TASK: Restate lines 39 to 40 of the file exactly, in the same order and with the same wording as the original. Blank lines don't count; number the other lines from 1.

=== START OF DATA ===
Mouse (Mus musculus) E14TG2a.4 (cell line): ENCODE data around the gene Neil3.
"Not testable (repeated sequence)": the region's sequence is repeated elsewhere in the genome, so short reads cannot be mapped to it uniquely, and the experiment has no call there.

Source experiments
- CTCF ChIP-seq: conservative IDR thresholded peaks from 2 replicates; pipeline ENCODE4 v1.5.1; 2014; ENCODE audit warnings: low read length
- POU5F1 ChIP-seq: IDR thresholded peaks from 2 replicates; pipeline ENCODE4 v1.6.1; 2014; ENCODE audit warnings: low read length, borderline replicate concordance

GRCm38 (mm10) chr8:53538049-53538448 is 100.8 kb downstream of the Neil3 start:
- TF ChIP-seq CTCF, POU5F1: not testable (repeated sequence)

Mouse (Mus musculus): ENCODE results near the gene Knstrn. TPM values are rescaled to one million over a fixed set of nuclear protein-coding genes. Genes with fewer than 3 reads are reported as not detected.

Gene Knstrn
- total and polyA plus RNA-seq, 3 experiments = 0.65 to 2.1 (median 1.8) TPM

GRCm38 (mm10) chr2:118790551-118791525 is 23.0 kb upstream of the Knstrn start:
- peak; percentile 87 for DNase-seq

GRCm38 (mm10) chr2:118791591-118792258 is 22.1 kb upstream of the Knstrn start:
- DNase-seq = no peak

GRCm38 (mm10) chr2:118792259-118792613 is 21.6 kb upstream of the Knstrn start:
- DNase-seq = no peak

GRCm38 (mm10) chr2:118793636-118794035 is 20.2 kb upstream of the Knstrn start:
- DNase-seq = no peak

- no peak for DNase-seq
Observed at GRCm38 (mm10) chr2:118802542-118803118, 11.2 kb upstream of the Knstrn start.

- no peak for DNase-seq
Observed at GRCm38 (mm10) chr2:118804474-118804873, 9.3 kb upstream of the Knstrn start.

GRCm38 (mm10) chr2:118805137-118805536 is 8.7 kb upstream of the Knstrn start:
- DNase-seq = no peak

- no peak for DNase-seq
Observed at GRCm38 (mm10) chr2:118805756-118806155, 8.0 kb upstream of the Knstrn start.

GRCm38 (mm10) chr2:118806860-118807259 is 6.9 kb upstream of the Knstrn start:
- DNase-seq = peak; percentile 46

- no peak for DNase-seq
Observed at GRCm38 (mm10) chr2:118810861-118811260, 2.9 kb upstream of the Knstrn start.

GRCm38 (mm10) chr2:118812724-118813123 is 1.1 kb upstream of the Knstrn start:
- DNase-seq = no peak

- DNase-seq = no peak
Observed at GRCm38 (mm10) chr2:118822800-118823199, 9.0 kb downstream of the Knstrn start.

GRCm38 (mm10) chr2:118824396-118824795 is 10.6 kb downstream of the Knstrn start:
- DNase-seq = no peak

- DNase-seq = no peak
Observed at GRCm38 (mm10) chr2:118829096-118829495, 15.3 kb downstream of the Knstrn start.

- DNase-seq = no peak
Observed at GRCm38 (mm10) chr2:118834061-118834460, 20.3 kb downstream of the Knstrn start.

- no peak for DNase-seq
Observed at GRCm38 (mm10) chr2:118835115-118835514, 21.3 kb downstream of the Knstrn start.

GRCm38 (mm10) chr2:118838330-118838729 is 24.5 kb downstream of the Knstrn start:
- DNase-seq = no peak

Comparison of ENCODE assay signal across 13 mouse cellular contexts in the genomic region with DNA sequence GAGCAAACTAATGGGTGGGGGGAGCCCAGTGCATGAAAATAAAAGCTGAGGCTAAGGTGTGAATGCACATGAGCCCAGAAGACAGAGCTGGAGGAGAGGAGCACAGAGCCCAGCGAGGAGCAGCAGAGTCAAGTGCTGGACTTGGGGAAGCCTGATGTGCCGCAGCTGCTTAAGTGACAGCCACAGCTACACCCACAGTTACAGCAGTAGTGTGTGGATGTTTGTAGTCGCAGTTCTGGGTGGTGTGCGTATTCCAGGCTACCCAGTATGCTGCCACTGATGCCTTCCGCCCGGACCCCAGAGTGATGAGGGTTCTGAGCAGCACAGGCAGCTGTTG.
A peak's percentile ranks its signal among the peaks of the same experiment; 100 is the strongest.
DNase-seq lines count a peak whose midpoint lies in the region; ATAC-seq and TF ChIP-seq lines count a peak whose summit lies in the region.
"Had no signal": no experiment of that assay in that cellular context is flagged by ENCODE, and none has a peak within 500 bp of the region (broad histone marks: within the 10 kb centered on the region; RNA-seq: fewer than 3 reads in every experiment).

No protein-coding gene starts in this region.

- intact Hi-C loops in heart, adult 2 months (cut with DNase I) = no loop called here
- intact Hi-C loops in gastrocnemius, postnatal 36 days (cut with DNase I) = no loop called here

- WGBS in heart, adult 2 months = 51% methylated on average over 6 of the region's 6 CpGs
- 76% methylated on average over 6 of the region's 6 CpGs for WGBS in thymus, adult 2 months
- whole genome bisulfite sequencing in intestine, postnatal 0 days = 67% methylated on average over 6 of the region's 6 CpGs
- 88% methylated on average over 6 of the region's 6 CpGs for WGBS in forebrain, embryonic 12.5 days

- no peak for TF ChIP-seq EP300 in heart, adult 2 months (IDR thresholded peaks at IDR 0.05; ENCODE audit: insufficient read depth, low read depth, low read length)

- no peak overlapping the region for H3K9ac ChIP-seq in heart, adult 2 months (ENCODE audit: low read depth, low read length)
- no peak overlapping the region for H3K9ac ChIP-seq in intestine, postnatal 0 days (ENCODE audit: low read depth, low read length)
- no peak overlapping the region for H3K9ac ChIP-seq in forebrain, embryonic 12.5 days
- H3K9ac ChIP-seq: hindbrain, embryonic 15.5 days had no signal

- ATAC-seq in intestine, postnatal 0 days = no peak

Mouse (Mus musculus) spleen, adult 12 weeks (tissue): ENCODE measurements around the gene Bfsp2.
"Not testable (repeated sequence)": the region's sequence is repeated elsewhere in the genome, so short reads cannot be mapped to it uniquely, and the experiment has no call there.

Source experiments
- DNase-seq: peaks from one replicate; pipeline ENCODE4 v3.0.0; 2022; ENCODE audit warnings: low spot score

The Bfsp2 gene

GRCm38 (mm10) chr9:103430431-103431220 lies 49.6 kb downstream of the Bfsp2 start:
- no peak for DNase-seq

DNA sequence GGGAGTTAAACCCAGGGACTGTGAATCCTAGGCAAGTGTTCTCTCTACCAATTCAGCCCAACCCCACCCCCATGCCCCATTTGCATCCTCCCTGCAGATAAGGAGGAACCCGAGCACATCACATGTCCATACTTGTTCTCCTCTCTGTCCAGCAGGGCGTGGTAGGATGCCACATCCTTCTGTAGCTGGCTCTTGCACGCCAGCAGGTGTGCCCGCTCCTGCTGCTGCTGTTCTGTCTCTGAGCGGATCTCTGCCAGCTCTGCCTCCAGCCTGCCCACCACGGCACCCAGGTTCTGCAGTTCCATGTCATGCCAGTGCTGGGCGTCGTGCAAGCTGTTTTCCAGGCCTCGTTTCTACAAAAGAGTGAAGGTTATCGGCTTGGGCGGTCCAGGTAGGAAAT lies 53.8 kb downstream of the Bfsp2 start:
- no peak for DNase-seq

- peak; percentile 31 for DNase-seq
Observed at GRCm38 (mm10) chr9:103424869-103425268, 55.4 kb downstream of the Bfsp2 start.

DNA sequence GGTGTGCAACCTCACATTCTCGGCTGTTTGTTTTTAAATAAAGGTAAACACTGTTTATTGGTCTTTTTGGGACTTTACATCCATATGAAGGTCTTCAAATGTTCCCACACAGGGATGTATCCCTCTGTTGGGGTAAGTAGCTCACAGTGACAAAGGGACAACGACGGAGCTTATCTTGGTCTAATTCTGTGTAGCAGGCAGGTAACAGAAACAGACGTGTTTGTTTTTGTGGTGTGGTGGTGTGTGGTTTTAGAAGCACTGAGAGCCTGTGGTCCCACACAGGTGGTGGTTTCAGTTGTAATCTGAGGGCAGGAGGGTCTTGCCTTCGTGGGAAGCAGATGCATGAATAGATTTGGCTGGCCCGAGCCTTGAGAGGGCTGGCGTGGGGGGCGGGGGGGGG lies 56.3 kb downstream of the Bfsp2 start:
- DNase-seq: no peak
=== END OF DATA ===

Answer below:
- DNase-seq = no peak
Observed at GRCm38 (mm10) chr2:118834061-118834460, 20.3 kb downstream of the Knstrn start.